Mathematics Stack Exchange is a question and answer site for people studying math at any level and professionals in related fields. Join them; it only takes a minute:

Sign up
Here's how it works:
  1. Anybody can ask a question
  2. Anybody can answer
  3. The best answers are voted up and rise to the top

I have paired off the zero divisors in these two rings, and there are exactly 4 pairs of distinct zero divisors in both rings:

In $\Bbb Z_3[x]/\langle x^2 - 1\rangle$ the zero divisor pairs are $$x+1, x+2 \qquad x+1, 2x+1, \qquad 2x+1, 2x+2 \qquad x+2, 2x+2$$

Similarly, in $\Bbb Z_3 \times \Bbb Z_3$ the zero divisor pairs are $$(0, 1), (1, 0) \qquad (0,1), (2,0) \qquad (0, 2), (1, 0) \qquad (0, 2), (2, 0) $$ The fact that the zero divisors match up indicates to me that these rings should indeed be isomorphic, as zero divisors are one of the structures which have failed checks in the past on rings such as $\Bbb Z_2 [x] / \langle x^2 \rangle \ncong \Bbb Z_2 \times \Bbb Z_2$.

My Question

Is the only homomorphism (and thus isomorphism) between these two rings an enumerative one, where I explicitly map each of the nine elements of $\Bbb Z_3[x]/ \langle x^2 - 1\rangle$ to an element in $\Bbb Z_3 \times \Bbb Z_3$? I can do that if necessary, but it seems an inelegant and brute force method. However, since these rings are so small, it may be the best way to go about it. Thanks!

share|cite|improve this question
up vote 4 down vote accepted

$Z_3[x]/(x^2-1)\cong Z_3[x]/(x-1)\times Z_3[x]/(x+1)\cong Z_3\times Z_3$. The map is induced by $ax+b\rightarrow (a+b, -a+b)$

share|cite|improve this answer
Thank you all for the answers! They give me much more intuition about the result than a simple enumerative homomorphism. – Moderat Nov 9 '12 at 0:28
Actually I am finding it hard to see that this map is onto. Can you elaborate? – Moderat Nov 10 '12 at 21:03
@jmi4 $x-1\rightarrow (0,1)$, $-x-1\rightarrow (1,0)$ – i. m. soloveichik Nov 11 '12 at 0:02

In $R:=(\mathbb Z/3\mathbb Z)[x]$, $x-1$ and $x+1$ generate two distinct maximal ideals $\mathfrak m_1, \mathfrak m_2$. We have $(x^2-1)R=\mathfrak m_1 \mathfrak m_2$. By Chinese Remainder Theorem, we have a canonical isomorphism $$ R/(x^2-1)R \to R/\mathfrak m_1\times R/\mathfrak m_1.$$ Now $R/\mathfrak m_i$ is isomorphic to $\mathbb Z/3\mathbb Z$. So your rings are isomorphic.

There are exatly two isomorphisms. One is given as above, the other one is obtained by composition this isomorphism with the permutation in the second ring. (Hints: the only automorphism of $\mathbb Z/3\mathbb Z$ is the identity).

share|cite|improve this answer
  1. A homomorphism from a quotient $A/\theta\to B$ may be given by its lift $A\to B$ such that its kernel factors through $\theta$.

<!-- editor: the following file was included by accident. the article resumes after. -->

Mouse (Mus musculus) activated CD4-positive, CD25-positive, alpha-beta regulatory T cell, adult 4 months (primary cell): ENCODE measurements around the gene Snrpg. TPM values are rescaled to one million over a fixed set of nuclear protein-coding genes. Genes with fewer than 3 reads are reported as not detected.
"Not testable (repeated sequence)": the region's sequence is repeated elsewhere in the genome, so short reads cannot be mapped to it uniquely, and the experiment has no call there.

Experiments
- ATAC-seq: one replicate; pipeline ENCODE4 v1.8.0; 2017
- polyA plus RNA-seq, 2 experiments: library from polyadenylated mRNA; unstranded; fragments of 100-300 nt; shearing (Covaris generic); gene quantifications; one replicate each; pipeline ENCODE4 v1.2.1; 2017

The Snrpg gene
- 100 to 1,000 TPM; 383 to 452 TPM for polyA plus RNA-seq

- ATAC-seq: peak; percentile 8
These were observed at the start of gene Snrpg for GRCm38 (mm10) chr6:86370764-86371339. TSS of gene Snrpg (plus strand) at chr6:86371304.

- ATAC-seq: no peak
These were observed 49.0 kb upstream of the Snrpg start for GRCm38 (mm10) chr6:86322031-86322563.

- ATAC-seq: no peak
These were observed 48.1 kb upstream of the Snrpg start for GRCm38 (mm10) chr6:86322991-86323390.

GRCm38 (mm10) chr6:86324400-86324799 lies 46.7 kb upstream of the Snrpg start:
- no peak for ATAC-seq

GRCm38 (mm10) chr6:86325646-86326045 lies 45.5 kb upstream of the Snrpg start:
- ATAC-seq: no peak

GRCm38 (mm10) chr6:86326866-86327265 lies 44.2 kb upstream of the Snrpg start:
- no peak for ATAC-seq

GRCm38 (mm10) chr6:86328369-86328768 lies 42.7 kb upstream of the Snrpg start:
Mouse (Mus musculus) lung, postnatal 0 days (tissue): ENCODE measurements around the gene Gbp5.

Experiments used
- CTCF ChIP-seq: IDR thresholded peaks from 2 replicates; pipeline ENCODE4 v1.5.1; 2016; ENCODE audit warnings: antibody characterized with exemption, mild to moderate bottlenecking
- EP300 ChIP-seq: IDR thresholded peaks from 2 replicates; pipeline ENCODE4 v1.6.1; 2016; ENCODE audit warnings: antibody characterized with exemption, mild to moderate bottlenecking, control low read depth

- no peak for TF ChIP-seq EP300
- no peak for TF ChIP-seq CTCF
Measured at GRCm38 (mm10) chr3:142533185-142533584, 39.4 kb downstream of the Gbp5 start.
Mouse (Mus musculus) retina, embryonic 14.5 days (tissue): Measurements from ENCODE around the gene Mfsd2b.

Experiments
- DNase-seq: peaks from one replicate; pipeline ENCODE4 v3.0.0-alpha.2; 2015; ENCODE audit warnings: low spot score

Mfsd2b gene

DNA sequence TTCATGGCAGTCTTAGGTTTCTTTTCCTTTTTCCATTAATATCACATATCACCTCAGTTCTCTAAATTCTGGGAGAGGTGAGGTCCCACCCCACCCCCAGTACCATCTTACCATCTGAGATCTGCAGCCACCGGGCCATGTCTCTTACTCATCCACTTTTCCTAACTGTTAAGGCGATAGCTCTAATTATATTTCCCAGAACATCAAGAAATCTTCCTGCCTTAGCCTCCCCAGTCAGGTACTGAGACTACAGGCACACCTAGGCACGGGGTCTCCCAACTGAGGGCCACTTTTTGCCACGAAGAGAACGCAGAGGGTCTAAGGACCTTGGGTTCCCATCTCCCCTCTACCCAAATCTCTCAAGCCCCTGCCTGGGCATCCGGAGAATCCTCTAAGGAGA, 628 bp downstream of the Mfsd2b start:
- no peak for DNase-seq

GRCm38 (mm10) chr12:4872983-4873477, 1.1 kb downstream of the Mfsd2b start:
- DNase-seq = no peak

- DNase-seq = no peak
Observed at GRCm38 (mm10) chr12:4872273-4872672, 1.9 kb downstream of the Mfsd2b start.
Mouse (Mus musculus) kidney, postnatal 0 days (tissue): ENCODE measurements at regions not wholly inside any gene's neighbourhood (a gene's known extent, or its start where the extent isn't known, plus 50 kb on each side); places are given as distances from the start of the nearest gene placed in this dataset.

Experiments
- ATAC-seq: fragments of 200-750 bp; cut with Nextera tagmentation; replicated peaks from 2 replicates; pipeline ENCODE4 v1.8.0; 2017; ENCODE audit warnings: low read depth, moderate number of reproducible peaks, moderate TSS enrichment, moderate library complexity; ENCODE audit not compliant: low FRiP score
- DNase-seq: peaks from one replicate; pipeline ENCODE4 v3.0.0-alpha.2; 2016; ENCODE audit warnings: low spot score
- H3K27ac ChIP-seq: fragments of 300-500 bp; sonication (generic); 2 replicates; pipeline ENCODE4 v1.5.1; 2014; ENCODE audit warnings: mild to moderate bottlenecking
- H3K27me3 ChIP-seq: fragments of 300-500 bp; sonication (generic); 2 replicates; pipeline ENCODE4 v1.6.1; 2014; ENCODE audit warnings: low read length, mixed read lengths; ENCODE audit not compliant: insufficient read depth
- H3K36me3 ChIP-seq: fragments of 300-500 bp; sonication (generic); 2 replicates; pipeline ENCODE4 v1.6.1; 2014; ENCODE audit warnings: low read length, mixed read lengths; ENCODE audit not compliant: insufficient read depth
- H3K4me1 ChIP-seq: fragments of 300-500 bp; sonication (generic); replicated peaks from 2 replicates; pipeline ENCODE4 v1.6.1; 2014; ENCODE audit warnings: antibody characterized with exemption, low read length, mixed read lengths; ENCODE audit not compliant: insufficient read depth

2. A homomorphism from a polynomial ring $R[x_1,..,x_i,..]$ to an $R$-algebra is unquely determined by the image of the indeterminants $x_i$.
  3. $1$ must be mapped to the unit, that is $(1,1)$, and by 2., the image of $x$ can be freely chosen, and it determines all other images.
share|cite|improve this answer

Since the ideals $(x-1)$ and $(x+1)$ both contain $(x^2-1)$ (because $x-1,x+1\mid x^2-1$ in $\mathbf{F}_3[x]$), there are natural surjective homomorphisms $\pi_1:\mathbf{F}_3[x]/(x^2-1)\rightarrow\mathbf{F}_3[x]/(x-1)$ and $\pi_2:\mathbf{F}_3[x]/(x^2-1)\rightarrow\mathbf{F}_3[x]/(x+1)$. Explicitly $\pi_1(f+(x^2-1))=f+(x-1)$ and $\pi_2(f+(x^2-1))=f+(x+1)$. This gives a homomorphism


Note that $f+(x^2-1)$ is in the kernel of this map if and only if both $x-1$ and $x+1$ divide $f$, and since the polynomials $x-1,x+1$ are relatively prime, their product $x^2-1$ divides $f$, so $f\in (x^2-1)$, and thus $f+(x^2-1)=0$ in $\mathbf{F}_3[x]/(x^2-1)$. Thus $\pi$ is injective. There are a couple ways to see that $\pi$ is surjective, and which one you prefer depends I guess on what you know. For example, since both the source and the target of $\pi$ are $\mathbf{F}_3$-vector spaces of dimension $2$, and the map is $\mathbf{F}_3$-linear, it has to be an isomorphism. Or, since the ideals $(x-1)$ and $(x+1)$ together generate the unit ideal $\mathbf{F}_3[x]$, since the ideal they generate contains $(x+1)-(x-1)=1+1=2$, a unit in $\mathbf{F}_3$, you can invoke the Chinese remainder theorem (which will actually tell you injectivity of the above map as well as surjectivity). Or you can try to directly find, for given $f_1,f_2\in\mathbf{F}_3[x]$, a polynomial $f$ such that $f-f_1\in(x-1)$ and $f-f_2\in(x+1)$. Then $f+(x^2-1)$ will map to $(f_1+(x-1),f_2+(x+1))$.

In any case, the map is an isomorphism.

share|cite|improve this answer

Your Answer


By posting your answer, you agree to the privacy policy and terms of service.

Not the answer you're looking for? Browse other questions tagged or ask your own question.